An Egyptian court has acquitted the 26 men arrested in the televised raid on a Cairo bathhouse early last month, the Associated Press reports:
The men in the bathhouse raid faced various charges, including debauchery and performing indecent public acts. Monday’s verdict came after only three hearings, during which families quarreled with journalists who tried to photograph their relatives in the dock.
The courtroom erupted into a frenzy after the word “acquittal” was heard from the judge and women ululated. Scott Long, an American researcher who had followed the case said he was both “shocked and delighted.”
“I hope this is a sign that these raids will come to an end,” Long told the Associated Press amid the cheering. “Finally there was a judge who listened to the evidence.”
Rights activists say 2014 was the worst year in a decade for Egypt’s gay community, with at least 150 men arrested or put on trial.
“They destroyed our lives. God rescued us,” said one of the defendants, who didn’t give his name.
Following the acquittal, defense lawyer Tarek el-Awady said he would file charges against the officer who led the raid, Lt. Col. Ahmed Hashad for fabricating testimony and would also bring charges against reporter Mona Iraqi. Iraqi has been accused by activist groups of breaking various laws in her filming of the bathhouse raid.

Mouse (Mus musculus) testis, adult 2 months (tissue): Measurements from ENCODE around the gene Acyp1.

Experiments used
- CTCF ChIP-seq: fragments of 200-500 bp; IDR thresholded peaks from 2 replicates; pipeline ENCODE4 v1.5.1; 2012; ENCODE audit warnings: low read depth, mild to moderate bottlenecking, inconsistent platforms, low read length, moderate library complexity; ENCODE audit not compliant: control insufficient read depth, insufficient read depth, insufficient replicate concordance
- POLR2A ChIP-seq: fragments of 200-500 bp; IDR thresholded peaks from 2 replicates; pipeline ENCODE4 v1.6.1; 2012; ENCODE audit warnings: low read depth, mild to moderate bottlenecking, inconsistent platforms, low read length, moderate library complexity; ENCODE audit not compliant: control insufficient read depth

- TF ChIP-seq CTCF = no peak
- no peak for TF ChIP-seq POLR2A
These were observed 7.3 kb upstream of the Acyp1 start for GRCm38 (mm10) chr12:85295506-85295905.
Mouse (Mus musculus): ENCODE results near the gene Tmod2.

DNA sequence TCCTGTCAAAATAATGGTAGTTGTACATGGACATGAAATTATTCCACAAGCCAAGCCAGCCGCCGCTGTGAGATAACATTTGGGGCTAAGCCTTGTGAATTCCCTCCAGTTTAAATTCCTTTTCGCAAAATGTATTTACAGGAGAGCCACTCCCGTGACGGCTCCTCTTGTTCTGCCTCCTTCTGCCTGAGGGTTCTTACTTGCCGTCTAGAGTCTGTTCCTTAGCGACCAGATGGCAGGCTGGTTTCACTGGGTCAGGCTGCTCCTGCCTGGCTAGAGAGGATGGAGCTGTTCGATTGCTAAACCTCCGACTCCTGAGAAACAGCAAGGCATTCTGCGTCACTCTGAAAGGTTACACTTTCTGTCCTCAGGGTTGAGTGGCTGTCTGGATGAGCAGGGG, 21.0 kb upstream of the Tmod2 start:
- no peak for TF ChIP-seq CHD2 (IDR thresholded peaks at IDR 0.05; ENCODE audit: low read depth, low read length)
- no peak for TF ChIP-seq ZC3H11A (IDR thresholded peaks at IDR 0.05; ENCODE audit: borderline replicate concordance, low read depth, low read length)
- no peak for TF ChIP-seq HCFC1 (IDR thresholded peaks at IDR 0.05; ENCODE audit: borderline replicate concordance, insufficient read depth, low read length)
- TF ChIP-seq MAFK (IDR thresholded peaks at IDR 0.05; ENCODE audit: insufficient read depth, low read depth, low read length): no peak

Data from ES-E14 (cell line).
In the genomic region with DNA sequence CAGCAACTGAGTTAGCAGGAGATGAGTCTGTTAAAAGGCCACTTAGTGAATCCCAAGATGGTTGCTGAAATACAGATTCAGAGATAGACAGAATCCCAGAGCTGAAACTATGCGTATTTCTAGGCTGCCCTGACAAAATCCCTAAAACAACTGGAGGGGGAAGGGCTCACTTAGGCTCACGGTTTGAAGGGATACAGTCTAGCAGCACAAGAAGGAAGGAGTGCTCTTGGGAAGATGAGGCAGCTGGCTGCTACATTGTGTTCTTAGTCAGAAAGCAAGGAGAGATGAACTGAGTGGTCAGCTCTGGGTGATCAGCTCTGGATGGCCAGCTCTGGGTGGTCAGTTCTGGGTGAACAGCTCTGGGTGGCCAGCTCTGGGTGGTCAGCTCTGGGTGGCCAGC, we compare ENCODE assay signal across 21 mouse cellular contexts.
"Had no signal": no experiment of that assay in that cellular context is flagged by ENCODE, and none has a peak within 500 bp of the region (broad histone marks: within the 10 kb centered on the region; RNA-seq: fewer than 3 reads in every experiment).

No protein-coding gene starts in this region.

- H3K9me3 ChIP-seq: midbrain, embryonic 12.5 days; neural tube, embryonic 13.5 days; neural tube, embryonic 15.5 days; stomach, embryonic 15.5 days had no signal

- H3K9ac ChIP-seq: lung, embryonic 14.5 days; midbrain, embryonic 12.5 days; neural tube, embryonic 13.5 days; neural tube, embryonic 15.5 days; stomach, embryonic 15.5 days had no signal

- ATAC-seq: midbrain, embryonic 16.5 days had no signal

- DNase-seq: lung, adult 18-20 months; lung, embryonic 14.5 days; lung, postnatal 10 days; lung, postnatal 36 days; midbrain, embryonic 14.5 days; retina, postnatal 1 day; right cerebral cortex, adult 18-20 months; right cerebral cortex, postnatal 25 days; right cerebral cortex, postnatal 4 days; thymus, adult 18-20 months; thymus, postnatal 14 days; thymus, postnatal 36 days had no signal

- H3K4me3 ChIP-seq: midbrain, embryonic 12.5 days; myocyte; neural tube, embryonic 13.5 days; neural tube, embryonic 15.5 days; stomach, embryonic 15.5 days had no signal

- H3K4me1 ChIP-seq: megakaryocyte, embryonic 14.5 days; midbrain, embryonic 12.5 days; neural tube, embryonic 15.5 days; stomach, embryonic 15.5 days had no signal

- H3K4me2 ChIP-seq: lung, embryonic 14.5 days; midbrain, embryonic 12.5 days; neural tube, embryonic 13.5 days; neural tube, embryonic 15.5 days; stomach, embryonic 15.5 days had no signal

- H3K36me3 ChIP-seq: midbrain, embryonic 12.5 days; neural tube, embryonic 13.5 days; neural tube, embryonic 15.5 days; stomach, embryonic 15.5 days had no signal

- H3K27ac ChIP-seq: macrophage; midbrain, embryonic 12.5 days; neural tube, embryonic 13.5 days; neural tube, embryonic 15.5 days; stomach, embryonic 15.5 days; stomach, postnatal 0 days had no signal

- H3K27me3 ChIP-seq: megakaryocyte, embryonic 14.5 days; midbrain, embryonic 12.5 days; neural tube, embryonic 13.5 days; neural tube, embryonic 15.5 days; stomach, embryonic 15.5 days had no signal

“We will not leave Mona Iraqi,” said a relative of one of the accused who gave his name as Mahmoud. “We will take her to court. We will not leave Ahmed Hashad. If I have to sell the furniture in my house to take a case to take her to jail, I will not let her rest until the end of her life.”
One of the pieces of evidence seized upon by defense lawyers was the anal exams performed by police medical experts after their arrest. Egyptian authorities maintain testing the tightness of the anal sphincter can establish whether or not a man is gay, though many international medical experts say the exams are unreliable and human rights groups have denounced them as a violation of basic human rights.
But instead of reporting many of them had been penetrated – as Hashad claims to have seen with his own eyes – the examiners reported only three had “wounds” in the anus. Defense attorney Mohamed Zaki told BuzzFeed News that in these cases the examiners reported scratches or tears, which could be evidence of trauma that actually occurred after the men were in police custody.
One of the three men also told lawyers he had been raped while in police custody, claiming police had presented him to other prisoners using an Egyptian expression that roughly corresponds to "here's a hot piece of ass". The man refused to allow his lawyers to use his claim to contest charges, however, due to the social taboos surrounding penetration.
“How can he stand in the court and say he has been penetrated?” said defense lawyer Mohamed Zaki. “Even if we can prove that he was raped inside the police station, this will never clear his reputation … once you have been penetrated, you are not considered a man.”